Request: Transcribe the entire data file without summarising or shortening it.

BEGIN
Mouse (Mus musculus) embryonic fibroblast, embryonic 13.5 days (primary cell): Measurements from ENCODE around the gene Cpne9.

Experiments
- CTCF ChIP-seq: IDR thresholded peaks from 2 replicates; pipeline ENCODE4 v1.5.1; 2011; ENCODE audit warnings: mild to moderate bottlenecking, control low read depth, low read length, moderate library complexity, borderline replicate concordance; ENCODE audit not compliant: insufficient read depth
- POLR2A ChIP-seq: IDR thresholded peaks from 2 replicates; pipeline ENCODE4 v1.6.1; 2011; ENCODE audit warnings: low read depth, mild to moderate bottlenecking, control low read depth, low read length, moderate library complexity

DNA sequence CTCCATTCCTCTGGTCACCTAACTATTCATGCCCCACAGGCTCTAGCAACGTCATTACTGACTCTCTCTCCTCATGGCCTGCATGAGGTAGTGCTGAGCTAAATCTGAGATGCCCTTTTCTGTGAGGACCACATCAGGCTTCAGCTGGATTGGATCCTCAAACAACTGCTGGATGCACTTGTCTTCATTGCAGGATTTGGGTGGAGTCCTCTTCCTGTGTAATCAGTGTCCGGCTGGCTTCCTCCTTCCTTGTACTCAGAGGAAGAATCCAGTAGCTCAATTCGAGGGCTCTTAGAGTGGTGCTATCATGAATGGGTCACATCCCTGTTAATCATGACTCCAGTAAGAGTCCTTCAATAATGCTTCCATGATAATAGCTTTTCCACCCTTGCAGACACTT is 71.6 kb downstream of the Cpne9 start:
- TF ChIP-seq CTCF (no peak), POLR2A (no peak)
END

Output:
Mouse (Mus musculus) embryonic fibroblast, embryonic 13.5 days (primary cell): Measurements from ENCODE around the gene Cpne9.

Experiments
- CTCF ChIP-seq: IDR thresholded peaks from 2 replicates; pipeline ENCODE4 v1.5.1; 2011; ENCODE audit warnings: mild to moderate bottlenecking, control low read depth, low read length, moderate library complexity, borderline replicate concordance; ENCODE audit not compliant: insufficient read depth
- POLR2A ChIP-seq: IDR thresholded peaks from 2 replicates; pipeline ENCODE4 v1.6.1; 2011; ENCODE audit warnings: low read depth, mild to moderate bottlenecking, control low read depth, low read length, moderate library complexity

DNA sequence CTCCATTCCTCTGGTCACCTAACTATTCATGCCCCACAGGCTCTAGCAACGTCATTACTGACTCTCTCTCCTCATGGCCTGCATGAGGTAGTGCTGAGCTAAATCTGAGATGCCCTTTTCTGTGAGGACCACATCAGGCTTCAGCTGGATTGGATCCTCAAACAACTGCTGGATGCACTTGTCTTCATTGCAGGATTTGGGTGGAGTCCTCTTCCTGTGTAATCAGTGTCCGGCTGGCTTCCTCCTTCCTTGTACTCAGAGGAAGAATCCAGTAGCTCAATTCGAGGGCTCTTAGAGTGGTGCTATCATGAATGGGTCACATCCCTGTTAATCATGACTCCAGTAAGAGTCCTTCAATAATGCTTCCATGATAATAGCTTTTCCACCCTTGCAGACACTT is 71.6 kb downstream of the Cpne9 start:
- TF ChIP-seq CTCF (no peak), POLR2A (no peak)